Insurance- the great water balloon- squeeze here, bulges there
Insurance is not a new business, but its functionality and appearance to the public may be in the post COVID-19 world. Plenty of thought is being given to the future of many types of insurance cover, its underwriting, distribution, and claims, etc. But what about the ‘right now’ for insurance lines during COVID-19 operations? Insurance is a global $5 trillion business, and while there are sectors that will be depressed, business marches on and so does insurance cover. So what factors may be affecting lines of cover, and what is the outlook going forward in 2020?
Patrick Kelahan is a CX, engineering & insurance consultant, working with Insurers, Attorneys & Owners in his day job. He also serves the insurance and Fintech world as the ‘Insurance Elephant’.
Without question 2020 will be a down year for global GDP, with one estimate supporting an overall decline of 2.4% (Economic Research: COVID-19 Deals A Larger, Longer Hit To Global GDP .) Will insurance premiums decline by that amount, more less, increase? It’s certain that the global economies will continue to require risk management. Having mandated shut downs does not allow for shut down of insurance cover for a business; liability remains something for which protection must be maintained. Motor cover has been shown to be less important by the mile, but still mandated in most jurisdictions. The thought process carries on, and the process seems a good exercise for us this week, perhaps will generate some thoughts and discussion. I’ll lead off, give my 2p and you can chime in.
We’ll get the obvious cover out of the way.
COVID-19 has exposed business interruption cover as the factor no one knew that everyone needed. There will be two main efforts for BI- litigation for those who insist their policy included it, and looking for purchase for those who know they will need it for the next pandemic. Government pressure for mandated cover (if successful) for BI would make all arguments moot- the BI response would cripple the industry for all covers. As for availability of BI cover that addresses pandemics? A sea change for BI cover would be needed to exempt the cover from needing a covered physical loss, and removal of exclusions (or establishment of endorsements) related to pandemics. Oh, and the pesky needs for capacity, underwriting understanding, planning for claims, etc. Nothing available soon, at least in an indemnity product.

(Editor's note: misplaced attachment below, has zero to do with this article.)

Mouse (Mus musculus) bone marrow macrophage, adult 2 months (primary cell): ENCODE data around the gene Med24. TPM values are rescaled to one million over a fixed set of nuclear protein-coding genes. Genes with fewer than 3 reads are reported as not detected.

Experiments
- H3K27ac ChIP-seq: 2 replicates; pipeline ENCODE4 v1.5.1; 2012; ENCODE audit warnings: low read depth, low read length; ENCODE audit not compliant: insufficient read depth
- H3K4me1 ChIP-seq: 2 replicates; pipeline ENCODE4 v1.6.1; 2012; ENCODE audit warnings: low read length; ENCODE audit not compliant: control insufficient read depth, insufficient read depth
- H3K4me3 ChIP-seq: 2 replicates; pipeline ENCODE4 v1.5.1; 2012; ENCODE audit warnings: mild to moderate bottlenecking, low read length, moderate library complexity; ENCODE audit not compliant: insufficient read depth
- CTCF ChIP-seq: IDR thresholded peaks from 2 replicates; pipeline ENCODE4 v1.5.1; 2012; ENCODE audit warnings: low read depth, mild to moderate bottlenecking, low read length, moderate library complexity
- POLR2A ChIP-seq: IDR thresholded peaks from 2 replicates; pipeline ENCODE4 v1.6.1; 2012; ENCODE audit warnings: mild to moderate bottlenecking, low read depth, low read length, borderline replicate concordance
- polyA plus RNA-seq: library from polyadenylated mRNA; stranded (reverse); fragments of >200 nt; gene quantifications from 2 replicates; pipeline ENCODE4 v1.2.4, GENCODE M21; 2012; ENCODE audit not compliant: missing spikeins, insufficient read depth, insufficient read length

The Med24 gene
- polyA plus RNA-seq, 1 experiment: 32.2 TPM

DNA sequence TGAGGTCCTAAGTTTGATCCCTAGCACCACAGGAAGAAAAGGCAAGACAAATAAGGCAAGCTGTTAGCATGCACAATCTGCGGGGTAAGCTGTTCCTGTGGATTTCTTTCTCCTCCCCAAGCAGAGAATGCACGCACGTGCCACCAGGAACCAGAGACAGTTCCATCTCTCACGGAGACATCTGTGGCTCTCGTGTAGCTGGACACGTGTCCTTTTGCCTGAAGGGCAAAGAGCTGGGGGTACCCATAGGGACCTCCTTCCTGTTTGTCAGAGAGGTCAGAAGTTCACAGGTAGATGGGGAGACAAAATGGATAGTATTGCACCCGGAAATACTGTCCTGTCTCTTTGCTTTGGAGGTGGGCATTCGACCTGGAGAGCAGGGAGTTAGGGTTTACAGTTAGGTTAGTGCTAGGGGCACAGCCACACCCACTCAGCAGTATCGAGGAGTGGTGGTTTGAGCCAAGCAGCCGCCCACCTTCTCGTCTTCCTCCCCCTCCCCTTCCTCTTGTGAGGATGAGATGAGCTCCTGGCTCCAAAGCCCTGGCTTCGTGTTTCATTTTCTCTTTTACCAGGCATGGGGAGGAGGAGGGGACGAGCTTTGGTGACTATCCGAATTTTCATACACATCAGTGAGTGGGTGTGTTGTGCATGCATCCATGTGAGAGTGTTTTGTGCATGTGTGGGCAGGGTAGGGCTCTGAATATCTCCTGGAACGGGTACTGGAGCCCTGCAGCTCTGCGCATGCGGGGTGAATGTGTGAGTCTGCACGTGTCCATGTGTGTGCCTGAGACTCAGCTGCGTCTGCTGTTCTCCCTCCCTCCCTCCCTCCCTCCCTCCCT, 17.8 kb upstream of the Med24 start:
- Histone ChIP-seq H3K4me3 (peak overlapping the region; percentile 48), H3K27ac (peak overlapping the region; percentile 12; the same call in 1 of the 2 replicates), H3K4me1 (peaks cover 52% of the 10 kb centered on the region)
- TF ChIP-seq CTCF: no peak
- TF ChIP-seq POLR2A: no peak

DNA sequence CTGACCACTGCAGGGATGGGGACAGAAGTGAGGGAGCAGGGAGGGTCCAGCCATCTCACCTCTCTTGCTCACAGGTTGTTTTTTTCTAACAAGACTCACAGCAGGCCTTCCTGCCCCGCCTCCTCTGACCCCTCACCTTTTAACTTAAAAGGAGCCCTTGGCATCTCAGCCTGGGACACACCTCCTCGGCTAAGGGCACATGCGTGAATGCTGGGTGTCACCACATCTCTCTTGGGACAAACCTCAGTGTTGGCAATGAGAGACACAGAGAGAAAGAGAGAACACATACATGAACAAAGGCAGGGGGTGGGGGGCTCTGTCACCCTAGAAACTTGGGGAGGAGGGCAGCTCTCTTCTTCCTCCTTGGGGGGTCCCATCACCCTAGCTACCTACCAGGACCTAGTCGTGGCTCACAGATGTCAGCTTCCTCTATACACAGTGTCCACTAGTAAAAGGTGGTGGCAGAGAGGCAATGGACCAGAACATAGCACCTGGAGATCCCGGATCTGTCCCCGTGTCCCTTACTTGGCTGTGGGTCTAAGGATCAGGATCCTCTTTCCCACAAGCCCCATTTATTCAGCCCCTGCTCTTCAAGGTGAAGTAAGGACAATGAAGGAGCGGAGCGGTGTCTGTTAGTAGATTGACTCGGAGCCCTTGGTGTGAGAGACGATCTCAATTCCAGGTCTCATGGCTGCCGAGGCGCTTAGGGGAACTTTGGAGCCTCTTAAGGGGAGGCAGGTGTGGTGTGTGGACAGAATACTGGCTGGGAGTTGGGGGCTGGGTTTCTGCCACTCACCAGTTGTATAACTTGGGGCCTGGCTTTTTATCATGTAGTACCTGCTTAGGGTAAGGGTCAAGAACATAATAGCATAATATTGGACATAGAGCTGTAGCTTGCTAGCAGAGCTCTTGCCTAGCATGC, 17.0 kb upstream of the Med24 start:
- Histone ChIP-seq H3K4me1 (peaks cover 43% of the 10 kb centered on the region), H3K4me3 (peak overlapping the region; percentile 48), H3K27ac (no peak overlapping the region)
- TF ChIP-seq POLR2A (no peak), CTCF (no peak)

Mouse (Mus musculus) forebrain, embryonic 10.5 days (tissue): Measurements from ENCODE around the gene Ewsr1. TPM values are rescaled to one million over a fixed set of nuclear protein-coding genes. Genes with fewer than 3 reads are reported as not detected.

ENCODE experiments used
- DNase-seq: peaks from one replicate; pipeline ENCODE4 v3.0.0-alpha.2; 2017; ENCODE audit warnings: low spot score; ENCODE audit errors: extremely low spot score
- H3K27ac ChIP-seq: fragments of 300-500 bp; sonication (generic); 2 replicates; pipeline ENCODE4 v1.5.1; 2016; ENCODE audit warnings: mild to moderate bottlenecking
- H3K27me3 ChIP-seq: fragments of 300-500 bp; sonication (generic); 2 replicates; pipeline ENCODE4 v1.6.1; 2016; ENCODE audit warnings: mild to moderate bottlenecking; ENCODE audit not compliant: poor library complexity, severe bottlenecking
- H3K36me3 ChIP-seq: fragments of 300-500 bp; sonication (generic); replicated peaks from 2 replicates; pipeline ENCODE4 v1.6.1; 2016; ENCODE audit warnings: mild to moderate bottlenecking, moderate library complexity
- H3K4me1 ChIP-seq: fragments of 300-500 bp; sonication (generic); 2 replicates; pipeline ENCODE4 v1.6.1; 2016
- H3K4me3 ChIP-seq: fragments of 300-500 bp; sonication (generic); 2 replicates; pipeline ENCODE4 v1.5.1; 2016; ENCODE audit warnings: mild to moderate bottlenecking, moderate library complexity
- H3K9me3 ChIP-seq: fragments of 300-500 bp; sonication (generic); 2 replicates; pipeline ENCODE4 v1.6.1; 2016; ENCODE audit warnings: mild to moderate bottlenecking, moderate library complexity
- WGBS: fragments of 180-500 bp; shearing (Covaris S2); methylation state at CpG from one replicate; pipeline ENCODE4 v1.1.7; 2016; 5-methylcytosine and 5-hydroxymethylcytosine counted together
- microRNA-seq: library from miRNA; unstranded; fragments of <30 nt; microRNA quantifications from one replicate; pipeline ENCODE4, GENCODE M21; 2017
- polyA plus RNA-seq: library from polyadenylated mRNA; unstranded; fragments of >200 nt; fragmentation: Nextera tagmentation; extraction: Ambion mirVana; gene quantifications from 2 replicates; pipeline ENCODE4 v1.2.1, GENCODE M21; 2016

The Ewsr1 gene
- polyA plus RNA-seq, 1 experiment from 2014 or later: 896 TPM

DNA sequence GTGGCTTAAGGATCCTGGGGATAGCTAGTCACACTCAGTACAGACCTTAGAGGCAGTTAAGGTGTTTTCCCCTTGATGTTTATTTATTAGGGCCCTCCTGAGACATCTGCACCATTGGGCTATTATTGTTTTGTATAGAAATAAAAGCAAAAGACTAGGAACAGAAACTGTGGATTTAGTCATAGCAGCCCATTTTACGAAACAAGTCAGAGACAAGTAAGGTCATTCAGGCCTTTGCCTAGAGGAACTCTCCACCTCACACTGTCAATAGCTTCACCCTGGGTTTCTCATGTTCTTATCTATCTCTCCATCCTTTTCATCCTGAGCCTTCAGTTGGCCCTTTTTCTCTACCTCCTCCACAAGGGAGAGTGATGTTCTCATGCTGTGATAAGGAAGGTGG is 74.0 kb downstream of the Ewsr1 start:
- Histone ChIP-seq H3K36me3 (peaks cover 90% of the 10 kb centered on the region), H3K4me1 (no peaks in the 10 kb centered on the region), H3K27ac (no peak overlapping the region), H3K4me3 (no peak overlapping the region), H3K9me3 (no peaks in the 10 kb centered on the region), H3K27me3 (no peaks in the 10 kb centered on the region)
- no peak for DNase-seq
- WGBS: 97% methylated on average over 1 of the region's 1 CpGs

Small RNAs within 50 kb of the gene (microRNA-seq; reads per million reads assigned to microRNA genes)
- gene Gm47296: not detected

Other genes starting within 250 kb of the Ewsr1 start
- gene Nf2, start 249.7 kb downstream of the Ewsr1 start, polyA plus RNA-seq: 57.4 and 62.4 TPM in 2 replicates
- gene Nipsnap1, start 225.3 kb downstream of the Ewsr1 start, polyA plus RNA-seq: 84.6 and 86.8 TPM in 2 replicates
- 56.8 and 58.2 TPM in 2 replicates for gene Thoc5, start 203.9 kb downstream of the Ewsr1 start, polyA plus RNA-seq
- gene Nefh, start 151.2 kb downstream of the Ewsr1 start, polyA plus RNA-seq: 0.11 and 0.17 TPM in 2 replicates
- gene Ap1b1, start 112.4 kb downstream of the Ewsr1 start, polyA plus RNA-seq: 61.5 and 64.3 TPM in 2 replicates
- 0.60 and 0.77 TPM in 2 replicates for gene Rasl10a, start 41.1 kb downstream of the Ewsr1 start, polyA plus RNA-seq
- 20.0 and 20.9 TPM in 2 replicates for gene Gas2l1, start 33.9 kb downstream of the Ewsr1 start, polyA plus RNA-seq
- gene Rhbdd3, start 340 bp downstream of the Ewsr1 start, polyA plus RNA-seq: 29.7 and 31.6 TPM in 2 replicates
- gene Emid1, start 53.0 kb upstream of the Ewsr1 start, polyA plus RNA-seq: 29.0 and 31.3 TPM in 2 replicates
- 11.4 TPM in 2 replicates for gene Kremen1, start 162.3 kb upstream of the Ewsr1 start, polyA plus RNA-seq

Two interesting related facts- Marsh and Munich Re had offered pandemic cover- Pathogen Rx as recently as Fall, 2019, but had little demand for the cover. And Amsterdam’s DGTL Festival ‘accidentally ‘ had event cancellation cover for pandemics due to an admin error by the organizer’s staffer who checked off a box for pandemic in error . A $2.3 million error to the good.
Workers’ Compensation or Employers’ Liability
The cover that is a looming monster due to potential latent effects of COVID-19 being contracted after businesses begin to reopen. The WC cover in the U.S. while slightly differing state to state in large part will afford cover for employees who claim contracting the virus on the job. There’s not a heavy burden of proof so medical costs and loss of wages will accrue to the WC policies- all new peril costs for the systems. India has similar potential for excess costs, the UK’s Employer Liability cover that mirrors WC a little will be limited for severity but will have frequency effects. For all jurisdictions there will be an expense increase as WC claims are cumbersome and heavily involved in unstructured data.
Business Owners/General Liability
If fewer feet are through the door there is less exposure to claims, so this cover will be a function of the length of shutdowns. What will affect the liability portion will be allegations of customers claiming COVID exposure and those businesses that are not careful and organized in their operations regarding safe methods and clear notices to customers may be higher frequency targets for lawsuits. And in similar fashion to WC and BI claims, handling the claims will consume adjuster production time. Carriers will be less able to simply deny/repudiate claims as regulatory oversight will be heightened. The UK’s FCA has opined that while it’s not the regulators place to determine cover, the carriers had better be thorough and prompt in determining cover and making payment where warranted. The post-COVID environment would be an unfortunate place for a carrier to engage in coverage shenanigans.